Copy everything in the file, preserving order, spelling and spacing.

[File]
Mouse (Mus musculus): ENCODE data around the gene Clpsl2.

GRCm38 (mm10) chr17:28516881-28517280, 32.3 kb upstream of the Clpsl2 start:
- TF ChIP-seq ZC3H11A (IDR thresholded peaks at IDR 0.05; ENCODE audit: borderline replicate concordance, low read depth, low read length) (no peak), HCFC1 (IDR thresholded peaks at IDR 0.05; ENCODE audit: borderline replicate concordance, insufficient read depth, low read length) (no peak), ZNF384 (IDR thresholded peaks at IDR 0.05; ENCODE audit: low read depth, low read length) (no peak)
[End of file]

Mouse (Mus musculus): ENCODE data around the gene Clpsl2.

GRCm38 (mm10) chr17:28516881-28517280, 32.3 kb upstream of the Clpsl2 start:
- TF ChIP-seq ZC3H11A (IDR thresholded peaks at IDR 0.05; ENCODE audit: borderline replicate concordance, low read depth, low read length) (no peak), HCFC1 (IDR thresholded peaks at IDR 0.05; ENCODE audit: borderline replicate concordance, insufficient read depth, low read length) (no peak), ZNF384 (IDR thresholded peaks at IDR 0.05; ENCODE audit: low read depth, low read length) (no peak)